New Langley-Aldergrove MP says unity, SkyTrain, business are priorities in Ottawa

Tako van Popta is heading east to take his seat in the House of Commons

Langley’s new MPs will take up their seats in the House of Commons this week, and the MP for Langley-Aldergrove is pretty pleased about it.

“I’m looking forward to getting to Ottawa,” said Tako van Popta, the new Conservative MP for the riding that covers much of Langley and parts of northwestern Abbotsford.

Van Popta was victorious, as was his fellow Conservative and neighbour Tamara Jansen in the Cloverdale-Langley City riding.

“I feel honoured to be in that position,” he said of his election and his departure for Ottawa.

Since the Oct. 21 federal election, van Popta has been winding up his business law practice, and setting up a constituency office.

That latter process was easier, as van Popta opted to take over the lease on the constituency office of the late former MP Mark Warawa. That means the local constituency office will remain in Murrayville.

Warawa had already announced he would be stepping down after his term was up in October, but he was suddenly diagnosed with cancer in the spring. After a brief battle with pancreatic cancer, he died on June 20.

Van Popta, a longtime friend of Warawa’s, was already preparing to run for the seat.

As far as work in Ottawa, van Popta has a number of areas he is hoping to get to work on.

“I’m very interested in trade and commerce,” he said.

As a business lawyer, he’s been involved in the area for years, and he has some strong opinions on interprovincial trade barriers.

There are a number of barriers that prevent or slow the movement of some goods across the boundaries between Canadian provinces, something which has been the subject of meetings at the interprovincial and federal level in recent years. Many of the barriers are due to different regulations on how products can be made or shipped.

“Some of those regulations make no sense at all, certainly not in a modern economy,” said van Popta, and he said he hopes to knock some of them down.

In addition, SkyTrain to Langley is a big issue, one that virtually every local MP and candidate talked about during the campaign.

It may be a chance for van Popta to reach out across the aisle to some members of the Liberals or other parties.

“I don’t know any MP who thinks SkyTrain is a bad idea,” he noted, mentioning specifically that Ken Hardie, the Liberal MP for Fleetwood-Port Kells, is also a big SkyTrain supporter.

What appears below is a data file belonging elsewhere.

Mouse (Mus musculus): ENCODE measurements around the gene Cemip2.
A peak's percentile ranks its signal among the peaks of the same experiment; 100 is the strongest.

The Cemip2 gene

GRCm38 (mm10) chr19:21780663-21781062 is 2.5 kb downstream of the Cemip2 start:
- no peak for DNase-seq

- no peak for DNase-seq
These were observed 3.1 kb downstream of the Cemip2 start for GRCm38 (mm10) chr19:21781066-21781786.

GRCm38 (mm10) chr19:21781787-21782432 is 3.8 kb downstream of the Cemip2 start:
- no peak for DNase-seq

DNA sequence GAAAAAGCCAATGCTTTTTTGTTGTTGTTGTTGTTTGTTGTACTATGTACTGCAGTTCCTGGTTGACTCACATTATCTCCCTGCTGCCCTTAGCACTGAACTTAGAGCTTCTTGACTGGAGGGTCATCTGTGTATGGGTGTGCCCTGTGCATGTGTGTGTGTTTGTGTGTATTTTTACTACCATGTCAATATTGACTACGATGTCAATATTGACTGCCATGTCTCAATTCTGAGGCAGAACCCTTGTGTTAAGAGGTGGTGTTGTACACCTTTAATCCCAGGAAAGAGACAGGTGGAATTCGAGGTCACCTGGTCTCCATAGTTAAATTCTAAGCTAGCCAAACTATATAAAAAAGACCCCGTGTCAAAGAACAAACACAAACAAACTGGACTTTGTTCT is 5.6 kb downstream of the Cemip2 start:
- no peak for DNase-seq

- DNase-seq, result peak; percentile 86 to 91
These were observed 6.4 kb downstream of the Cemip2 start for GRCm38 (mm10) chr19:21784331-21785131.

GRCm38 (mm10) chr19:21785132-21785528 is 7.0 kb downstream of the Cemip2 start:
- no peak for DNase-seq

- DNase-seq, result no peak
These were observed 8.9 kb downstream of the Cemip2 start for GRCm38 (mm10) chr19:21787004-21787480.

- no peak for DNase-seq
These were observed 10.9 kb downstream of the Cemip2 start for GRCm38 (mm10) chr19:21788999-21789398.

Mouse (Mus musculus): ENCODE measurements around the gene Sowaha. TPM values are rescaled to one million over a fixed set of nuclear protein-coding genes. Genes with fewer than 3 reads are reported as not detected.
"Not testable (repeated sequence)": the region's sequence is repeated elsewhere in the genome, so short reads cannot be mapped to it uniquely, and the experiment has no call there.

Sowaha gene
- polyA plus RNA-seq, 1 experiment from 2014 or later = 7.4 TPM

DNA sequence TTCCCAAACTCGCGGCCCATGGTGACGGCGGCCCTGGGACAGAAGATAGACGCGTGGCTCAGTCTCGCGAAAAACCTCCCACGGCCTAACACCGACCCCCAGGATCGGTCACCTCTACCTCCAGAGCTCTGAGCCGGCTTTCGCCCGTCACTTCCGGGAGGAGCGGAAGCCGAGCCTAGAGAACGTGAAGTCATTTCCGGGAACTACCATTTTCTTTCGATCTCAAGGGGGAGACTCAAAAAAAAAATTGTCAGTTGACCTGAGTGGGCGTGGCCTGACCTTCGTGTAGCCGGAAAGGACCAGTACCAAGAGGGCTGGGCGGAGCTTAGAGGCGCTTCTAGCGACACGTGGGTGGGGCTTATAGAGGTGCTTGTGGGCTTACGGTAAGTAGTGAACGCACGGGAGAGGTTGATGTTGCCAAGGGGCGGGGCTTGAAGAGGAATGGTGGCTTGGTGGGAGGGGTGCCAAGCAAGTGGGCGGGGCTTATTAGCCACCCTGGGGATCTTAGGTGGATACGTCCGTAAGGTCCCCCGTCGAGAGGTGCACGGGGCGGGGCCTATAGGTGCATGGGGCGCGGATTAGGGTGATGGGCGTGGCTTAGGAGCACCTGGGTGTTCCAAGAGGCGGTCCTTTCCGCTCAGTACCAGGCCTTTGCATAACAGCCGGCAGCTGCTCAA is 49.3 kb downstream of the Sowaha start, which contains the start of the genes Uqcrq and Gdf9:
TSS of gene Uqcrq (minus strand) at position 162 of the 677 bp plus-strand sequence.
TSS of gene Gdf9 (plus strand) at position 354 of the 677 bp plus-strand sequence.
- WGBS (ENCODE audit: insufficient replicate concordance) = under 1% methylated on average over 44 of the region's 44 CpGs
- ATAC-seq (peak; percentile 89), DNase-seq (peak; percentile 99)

TransLink may require more funding from the federal government to get the SkyTrain fully funded. The Liberals, who won only a minority government, have pledged a significant amount of money for new transit funding, but as with all other major votes, they’ll require support from members of at least one other party in the House of Commons to pass the legislation.

One issue that has come up several times since the election is whether Andrew Scheer should remain leader of the Conservative Party. Some party insiders and even a few MPs have been grumbling that he should have won the election against Liberal leader Justin Trudeau, who struggled with scandals before and during the campaign.

Van Popta said he supports Scheer’s leadership.

“I would remind people that he did win the popular vote,” van Popta said.

The Conservatives took 34.41 per cent of the popular vote, just ahead of the Liberals’ share of 33.07 per cent, despite winning fewer seats as many votes were concentrated in western ridings.

While van Popta wouldn’t have minded if his party had won another 20 seats in Ontario, he also credited Scheer with knocking the Liberals down to a minority government.

It’s the west that is one of van Popta’s other concerns – national unity and western alienation.

“I’m concerned about the Liberal government not being sensitive to the needs of the west,” he said.

The House of Commons resumes sitting this Thursday, Dec. 5 and will be in session until Dec. 13.

canadian politicsfederal election 2019Federal PoliticsLangley

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